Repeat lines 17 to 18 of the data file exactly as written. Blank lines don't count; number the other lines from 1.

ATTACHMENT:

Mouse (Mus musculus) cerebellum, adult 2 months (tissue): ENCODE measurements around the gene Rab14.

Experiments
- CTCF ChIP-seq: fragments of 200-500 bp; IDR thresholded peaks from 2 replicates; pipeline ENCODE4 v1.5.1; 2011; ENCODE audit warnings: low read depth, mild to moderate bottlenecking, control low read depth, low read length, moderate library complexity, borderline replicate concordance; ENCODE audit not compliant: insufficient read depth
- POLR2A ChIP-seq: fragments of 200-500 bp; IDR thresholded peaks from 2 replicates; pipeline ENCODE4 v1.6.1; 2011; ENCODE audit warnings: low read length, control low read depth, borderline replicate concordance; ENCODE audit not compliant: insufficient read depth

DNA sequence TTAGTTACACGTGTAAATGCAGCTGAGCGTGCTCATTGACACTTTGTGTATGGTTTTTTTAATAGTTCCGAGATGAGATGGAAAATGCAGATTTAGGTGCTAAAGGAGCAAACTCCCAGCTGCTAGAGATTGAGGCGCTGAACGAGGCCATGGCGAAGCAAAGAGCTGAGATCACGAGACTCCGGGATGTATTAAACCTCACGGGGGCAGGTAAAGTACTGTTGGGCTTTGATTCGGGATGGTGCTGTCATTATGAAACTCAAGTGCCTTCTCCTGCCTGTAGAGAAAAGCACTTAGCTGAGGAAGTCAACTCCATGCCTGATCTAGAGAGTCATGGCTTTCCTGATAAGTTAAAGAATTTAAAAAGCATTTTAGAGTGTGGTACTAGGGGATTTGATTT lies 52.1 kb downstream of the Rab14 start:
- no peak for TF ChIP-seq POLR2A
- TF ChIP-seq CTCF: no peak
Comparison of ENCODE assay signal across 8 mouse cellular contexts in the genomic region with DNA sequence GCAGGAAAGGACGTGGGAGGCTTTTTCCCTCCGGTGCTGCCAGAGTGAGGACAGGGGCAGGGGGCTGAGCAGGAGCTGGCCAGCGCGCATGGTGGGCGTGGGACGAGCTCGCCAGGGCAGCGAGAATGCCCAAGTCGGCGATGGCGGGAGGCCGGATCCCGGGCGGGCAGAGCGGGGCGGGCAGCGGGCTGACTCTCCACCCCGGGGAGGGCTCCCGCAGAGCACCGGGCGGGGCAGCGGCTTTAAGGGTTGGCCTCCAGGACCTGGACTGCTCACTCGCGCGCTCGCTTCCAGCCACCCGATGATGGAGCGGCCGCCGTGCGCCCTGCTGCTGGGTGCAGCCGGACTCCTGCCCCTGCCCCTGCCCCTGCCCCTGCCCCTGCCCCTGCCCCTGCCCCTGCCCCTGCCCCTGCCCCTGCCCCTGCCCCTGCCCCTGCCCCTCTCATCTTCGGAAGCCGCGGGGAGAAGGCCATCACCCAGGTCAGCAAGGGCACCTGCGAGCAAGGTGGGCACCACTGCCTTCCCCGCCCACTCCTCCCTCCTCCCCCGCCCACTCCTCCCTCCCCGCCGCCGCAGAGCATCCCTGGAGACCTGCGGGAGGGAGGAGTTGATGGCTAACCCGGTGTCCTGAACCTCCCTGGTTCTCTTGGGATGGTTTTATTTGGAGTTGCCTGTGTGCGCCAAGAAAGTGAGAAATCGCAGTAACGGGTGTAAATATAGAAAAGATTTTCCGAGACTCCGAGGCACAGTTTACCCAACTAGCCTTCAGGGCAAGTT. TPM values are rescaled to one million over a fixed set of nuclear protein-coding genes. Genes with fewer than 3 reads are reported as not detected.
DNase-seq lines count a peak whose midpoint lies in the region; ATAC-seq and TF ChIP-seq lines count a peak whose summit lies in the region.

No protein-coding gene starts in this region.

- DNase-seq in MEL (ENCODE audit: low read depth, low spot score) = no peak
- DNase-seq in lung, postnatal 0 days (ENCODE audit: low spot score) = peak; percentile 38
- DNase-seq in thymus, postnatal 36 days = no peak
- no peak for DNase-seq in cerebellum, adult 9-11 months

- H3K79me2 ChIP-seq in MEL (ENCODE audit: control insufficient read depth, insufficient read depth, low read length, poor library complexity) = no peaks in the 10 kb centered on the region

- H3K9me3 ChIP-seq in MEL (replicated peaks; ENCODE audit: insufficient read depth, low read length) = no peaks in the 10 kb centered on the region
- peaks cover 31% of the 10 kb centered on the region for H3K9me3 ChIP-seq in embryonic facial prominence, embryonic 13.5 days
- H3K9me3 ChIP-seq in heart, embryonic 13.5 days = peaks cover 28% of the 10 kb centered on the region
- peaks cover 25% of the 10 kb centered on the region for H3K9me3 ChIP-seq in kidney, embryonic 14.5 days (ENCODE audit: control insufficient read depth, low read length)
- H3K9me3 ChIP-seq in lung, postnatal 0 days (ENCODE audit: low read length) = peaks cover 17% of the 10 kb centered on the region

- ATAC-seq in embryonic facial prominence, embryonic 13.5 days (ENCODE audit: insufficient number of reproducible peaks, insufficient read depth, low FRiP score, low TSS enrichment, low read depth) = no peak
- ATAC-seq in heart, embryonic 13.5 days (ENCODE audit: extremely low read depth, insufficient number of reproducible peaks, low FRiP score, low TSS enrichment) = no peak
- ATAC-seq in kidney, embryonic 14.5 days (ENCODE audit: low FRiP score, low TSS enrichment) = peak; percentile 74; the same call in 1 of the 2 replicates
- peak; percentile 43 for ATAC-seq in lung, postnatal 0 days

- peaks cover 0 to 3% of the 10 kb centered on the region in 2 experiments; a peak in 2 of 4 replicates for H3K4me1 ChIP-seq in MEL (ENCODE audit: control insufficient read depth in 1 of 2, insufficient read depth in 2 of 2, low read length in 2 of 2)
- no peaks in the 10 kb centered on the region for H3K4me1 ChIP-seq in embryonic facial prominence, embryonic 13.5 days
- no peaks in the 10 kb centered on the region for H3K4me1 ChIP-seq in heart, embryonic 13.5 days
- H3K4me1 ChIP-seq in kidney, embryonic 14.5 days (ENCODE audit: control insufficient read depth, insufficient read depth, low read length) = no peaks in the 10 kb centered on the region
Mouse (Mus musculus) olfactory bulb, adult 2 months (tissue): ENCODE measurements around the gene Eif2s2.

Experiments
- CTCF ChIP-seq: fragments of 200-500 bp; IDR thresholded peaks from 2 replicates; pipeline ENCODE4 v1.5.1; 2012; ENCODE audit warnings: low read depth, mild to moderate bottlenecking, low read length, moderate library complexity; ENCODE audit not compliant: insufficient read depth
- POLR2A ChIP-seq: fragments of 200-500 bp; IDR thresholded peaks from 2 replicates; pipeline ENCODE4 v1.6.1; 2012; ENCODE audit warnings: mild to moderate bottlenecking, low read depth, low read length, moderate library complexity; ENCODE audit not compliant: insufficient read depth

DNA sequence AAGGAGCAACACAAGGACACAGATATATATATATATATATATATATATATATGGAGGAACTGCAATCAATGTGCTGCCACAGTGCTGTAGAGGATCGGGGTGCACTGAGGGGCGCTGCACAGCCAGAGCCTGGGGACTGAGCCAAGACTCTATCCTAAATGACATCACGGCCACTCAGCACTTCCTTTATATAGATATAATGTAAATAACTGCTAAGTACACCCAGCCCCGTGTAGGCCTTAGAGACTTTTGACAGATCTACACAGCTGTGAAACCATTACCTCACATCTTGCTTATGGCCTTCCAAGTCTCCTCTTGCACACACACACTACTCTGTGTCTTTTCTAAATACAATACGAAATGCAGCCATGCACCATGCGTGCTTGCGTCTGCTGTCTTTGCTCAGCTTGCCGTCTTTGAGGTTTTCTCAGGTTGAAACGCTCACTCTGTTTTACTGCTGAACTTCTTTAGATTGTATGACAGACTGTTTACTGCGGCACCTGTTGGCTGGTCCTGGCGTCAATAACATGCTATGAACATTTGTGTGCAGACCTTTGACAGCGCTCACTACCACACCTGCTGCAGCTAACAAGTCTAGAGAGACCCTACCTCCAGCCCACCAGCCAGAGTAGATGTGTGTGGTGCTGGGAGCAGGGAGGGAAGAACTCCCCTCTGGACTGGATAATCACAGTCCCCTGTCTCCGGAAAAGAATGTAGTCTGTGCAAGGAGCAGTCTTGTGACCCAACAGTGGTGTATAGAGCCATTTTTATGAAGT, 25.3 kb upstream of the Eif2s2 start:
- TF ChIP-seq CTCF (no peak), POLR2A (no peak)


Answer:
- peaks cover 31% of the 10 kb centered on the region for H3K9me3 ChIP-seq in embryonic facial prominence, embryonic 13.5 days
- H3K9me3 ChIP-seq in heart, embryonic 13.5 days = peaks cover 28% of the 10 kb centered on the region